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Publication numberUS4613899 A
Publication typeGrant
Application numberUS 06/639,950
Publication dateSep 23, 1986
Filing dateAug 10, 1984
Priority dateAug 12, 1983
Fee statusPaid
Also published asCA1243769A1, DE3475000D1, EP0135345A1, EP0135345B1
Publication number06639950, 639950, US 4613899 A, US 4613899A, US-A-4613899, US4613899 A, US4613899A
InventorsRyushi Kuwano, Riichi Nagura
Original AssigneeNec Corporation
Export CitationBiBTeX, EndNote, RefMan
External Links: USPTO, USPTO Assignment, Espacenet
Image pickup system capable of reproducing a stereo and/or a nonstereo image by the use of a single optical system
US 4613899 A
Abstract
In an image pickup system (15) which is carried on a craft (16) capable of flying along a flight path over an object zone, a single optical system (40) is disposed in the craft to form, on a focussing area (44), optical images of partial zones lying transversely of the flight path in the object zone. Forward and backward ones of the optical images that are picked up from forward and backward partial zones (P and Q) spaced apart from each other along the flight path are transduced into electrical signals by the use of photoelectric transducing members (41 and 42) placed on the focussing area with a gap left therebetween. The electrical signals are processed so that the forward and the backward images are concurrently reproduced on board the craft or in a terrestrial station to provide a stereo image. The forward optical image may be used to predict an intermediate one of the optical images that is to be picked up through a photoelectric transducing member (43) from an intermediate partial zone (R) between the forward and the backward partial zones. The intermedate optical image is processed to reproduce a high resolution image in accordance with a result of prediction.
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Claims(15)
What is claimed is:
1. An image pick up system for use with a craft capable of flying along a flight path over over an object zone to be imaged, said system comprising:
(A) a single optical system for projecting an image of said object zone onto an image plane, said image plane having:
(1) a forward zone onto which said optical system projects an image of a first portion of said object zone; and
(2) a rearward zone onto which said optical system projects an image of a second portion of said object zone; said first portion of said object zone being located at a position forward of said second portion of said object zone relative to the movement of said craft along said flight path whereby said forward zone of said image plane receives a forward optical image of a forward portion of said object zone and said rearward zone of said image plane receives a rearward optical image of a rearward portion of said object zone;
(B) first transducer means for converting only said forward optical image into forward electrical signals representative of said forward portion of said object zone;
(C) second transducer means for converting only said rearward optical image into backward electrical signals representative of said rearward portion of said object zone; and
(D) signal processing means for processing said forward and backward electrical signals.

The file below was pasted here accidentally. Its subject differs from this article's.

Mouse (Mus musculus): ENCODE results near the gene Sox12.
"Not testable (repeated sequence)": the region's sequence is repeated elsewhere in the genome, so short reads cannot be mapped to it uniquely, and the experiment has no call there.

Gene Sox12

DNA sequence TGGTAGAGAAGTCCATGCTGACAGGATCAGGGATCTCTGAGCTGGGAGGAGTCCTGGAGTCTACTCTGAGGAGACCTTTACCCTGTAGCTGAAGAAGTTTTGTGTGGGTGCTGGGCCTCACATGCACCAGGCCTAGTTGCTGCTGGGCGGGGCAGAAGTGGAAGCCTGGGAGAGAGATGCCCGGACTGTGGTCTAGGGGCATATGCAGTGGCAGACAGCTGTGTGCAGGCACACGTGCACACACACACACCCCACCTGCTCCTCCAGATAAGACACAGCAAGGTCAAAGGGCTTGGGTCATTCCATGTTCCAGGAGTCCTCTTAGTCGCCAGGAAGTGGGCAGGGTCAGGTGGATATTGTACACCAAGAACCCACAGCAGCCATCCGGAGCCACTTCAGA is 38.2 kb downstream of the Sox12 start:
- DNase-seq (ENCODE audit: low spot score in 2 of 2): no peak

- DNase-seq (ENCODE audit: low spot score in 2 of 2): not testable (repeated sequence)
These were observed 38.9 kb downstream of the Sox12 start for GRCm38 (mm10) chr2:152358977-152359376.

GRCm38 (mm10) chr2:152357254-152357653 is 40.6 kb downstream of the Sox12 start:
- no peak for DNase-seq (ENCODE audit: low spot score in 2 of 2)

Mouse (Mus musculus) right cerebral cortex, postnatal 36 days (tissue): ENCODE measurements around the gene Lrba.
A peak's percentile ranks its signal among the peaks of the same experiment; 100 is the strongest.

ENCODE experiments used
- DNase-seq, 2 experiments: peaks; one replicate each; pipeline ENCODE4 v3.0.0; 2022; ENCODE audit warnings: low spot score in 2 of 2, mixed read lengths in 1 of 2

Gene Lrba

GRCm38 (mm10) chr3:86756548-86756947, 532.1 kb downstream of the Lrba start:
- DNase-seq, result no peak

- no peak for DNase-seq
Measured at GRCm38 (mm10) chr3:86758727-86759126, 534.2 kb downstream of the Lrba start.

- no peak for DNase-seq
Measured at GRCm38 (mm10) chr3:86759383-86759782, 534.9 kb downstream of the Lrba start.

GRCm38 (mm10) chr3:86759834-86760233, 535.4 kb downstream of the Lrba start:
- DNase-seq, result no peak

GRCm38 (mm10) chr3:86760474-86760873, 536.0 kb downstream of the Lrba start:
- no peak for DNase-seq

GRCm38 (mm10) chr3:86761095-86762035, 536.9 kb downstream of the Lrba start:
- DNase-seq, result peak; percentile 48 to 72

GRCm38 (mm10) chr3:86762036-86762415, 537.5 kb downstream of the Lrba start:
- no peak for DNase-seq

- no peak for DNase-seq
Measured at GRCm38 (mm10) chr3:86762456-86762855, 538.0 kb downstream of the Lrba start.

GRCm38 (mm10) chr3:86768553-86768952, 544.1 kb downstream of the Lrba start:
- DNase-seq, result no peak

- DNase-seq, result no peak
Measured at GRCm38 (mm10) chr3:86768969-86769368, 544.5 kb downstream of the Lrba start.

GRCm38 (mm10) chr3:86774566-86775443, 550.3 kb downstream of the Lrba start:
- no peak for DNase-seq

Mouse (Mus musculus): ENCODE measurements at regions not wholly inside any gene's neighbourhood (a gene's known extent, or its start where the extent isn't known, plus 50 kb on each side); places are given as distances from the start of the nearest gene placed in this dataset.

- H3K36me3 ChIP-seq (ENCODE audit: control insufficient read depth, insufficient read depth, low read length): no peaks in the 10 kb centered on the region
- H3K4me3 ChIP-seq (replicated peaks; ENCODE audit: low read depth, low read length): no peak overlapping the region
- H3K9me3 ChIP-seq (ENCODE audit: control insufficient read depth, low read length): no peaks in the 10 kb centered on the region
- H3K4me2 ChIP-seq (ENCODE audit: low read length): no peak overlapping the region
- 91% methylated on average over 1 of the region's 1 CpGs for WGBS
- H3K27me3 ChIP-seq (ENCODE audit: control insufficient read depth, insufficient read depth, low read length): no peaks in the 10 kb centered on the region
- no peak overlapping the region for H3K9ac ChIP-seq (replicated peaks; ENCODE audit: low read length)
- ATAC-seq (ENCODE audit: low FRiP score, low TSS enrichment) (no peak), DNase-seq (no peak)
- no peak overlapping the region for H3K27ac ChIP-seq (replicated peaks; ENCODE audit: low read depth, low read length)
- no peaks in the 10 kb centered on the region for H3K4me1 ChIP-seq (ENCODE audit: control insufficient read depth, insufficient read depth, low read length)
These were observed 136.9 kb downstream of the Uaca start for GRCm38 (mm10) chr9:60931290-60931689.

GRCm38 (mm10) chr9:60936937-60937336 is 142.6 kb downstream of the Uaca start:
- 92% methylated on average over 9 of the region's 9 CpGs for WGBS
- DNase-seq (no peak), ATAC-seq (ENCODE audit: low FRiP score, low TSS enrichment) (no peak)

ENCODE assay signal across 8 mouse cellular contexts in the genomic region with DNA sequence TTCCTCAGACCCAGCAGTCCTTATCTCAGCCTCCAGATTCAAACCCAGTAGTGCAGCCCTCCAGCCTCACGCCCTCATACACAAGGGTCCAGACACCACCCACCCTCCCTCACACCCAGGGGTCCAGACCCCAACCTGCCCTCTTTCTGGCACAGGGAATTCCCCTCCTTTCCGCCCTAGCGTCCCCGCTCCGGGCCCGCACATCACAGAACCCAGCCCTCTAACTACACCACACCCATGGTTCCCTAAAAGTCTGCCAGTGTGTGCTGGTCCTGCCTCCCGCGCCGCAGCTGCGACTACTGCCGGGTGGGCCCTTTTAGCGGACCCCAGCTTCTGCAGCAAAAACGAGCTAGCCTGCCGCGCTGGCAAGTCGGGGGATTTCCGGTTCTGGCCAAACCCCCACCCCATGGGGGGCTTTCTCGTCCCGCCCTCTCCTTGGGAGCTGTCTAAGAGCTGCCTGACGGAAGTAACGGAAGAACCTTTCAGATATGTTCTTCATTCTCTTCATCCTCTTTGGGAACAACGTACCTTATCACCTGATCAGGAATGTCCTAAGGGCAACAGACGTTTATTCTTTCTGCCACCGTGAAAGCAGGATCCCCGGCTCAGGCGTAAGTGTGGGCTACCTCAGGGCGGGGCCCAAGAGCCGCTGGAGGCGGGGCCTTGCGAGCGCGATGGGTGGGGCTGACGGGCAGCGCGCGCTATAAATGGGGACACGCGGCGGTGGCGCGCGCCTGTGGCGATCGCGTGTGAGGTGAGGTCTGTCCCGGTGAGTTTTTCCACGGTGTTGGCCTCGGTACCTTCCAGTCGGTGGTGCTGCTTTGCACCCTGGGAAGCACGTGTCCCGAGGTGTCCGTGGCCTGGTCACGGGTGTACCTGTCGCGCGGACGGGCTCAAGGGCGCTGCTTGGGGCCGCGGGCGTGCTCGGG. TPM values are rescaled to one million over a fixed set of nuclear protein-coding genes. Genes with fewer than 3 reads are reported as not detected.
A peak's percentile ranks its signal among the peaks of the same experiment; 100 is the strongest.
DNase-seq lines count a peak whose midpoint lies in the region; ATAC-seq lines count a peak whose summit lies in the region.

2. An image pickup system as claimed in claim 1, wherein said signal processing means comprises:
delay means for giving a predetermined delay to said forward one of the electrical signals to produce a delayed electrical signal, said predetermined delay being such that said delayed electrical signal appears concurrent with said backward one of the electrical signals; and
image reproducing means responsive to said delayed electrical signal and to said backward one of the electrical signals for producing a stereo image of said object zone.
3. An image pickup system as claimed in claim 1, wherein said signal processing means comprises:
signal disposing means for disposing said forward and said backward electrical signals separately of said craft; and
means to be mounted on said craft for transmitting the forward and the backward electrical signals transduced by said photoelectric transducing members to said signal disposing means as a transmission signal.
4. An image pickup system as claimed in claim 3, wherein said signal disposing means comprises:
means for receiving said forward and said backward electrical signals as a received forward signal and a received backward signal which carry said forward and said backward optical images, respectively;
delaying means for giving a prescribed delay to said received forward signal to produce a delayed forward signal, said prescribed delay being such that said delayed forward signal appears concurrent with said received backward signal; and
image reproducing reproducing means resposive to said delayed forward signal and said received backward signal for reproducing a stereo image of said object zone.
5. An image pick up system as claimed in claim 1, wherein said image plane is an imaginary plane.
6. An image pick up system as claimed in claim 1, wherein said first and second transducer means are each located in said image plane.
7. An image pick up system as claimed in claim 1, wherein said first transducer means is separate from said second transducer means.
8. An image pick up system as claimed in claim 1, wherein said signal processing means processes said forward and backward electrical signals to generate a stereo image as a function of both said forward and backward electrical signals.
9. An image pick up system as claimed in claim 1, wherein said optical system projects a single image onto said image plane.